New Study of American Religious Affiliation

According to a new study on the religious affiliation of U.S. adults, 28 percent of Americans have either changed religious affiliations or claim no formal religion at all. The study also shows the Catholic Church has been hardest hit by these shifts, but that the influx of Catholic immigrants has offset the loss. Hence the percentage of the adult population that identifies itself as Catholic has held fairly steady at around 25 percent, it says. The 148-page study, U.S. Religious Landscape Survey, was conducted by the Pew Forum on Religion & Public Life and based on interviews with 35,000 adults last year. Its findings, released Feb. 25, show that roughly 10 percent of all Americans are former Catholics. Almost half of these former Catholics joined Protestant denominations, while about half do not have a religious affiliation and a small percentage chose other faiths.

Progress in Interfaith Effort to End Poverty

Eliminating much of the world’s worst poverty within a decade would become a principle of U.S. foreign policy for the first time under a Catholic-led legislative push now gathering force with a growing interfaith alliance. Nearly 40 representatives from Christian, Jewish and Muslim faiths as well as the Shinto and Wiccan religions, met at the University of San Francisco Feb. 20 in an effort to broaden the ranks of members of faith communities involved in the campaign. Leaders said they are trying to build the campaign to full strength by May to push the U.S. Senate to pass the Global Poverty Act this summer. The U.S. House passed the bill Sept. 25. The bill calls for the U.S. president to develop and implement a comprehensive strategy to promote the elimination of global poverty as a foreign policy goal.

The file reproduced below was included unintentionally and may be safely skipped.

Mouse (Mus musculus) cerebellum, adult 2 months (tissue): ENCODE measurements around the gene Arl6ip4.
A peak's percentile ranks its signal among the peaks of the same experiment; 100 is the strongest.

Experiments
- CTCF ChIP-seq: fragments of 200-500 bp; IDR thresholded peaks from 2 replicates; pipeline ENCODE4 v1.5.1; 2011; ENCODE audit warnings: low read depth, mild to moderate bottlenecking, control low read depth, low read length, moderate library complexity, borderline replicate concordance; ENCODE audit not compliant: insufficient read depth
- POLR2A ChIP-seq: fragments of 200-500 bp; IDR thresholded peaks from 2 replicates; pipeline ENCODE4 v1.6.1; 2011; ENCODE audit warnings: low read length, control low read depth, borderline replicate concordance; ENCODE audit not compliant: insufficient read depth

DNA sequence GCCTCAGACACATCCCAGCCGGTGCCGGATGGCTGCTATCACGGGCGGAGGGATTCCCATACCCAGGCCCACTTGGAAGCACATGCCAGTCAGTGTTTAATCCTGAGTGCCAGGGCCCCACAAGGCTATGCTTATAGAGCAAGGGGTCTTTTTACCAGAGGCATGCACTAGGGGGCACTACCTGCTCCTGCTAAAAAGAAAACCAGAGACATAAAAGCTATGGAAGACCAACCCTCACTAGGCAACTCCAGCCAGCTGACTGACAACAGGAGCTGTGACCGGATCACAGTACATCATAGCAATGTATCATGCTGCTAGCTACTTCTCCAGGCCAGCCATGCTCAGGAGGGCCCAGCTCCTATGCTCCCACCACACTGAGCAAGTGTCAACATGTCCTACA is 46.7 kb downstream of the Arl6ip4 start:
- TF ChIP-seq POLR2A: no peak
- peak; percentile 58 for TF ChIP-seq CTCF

The meeting was organized by the Lane Center for Catholic Studies and Social Thought at the Jesuit-run University of San Francisco. It was hosted by Archbishop George H. Niederauer of San Francisco; Stephen Privett, S.J., the university’s president; and Episcopal Bishop Marc Andrus of California.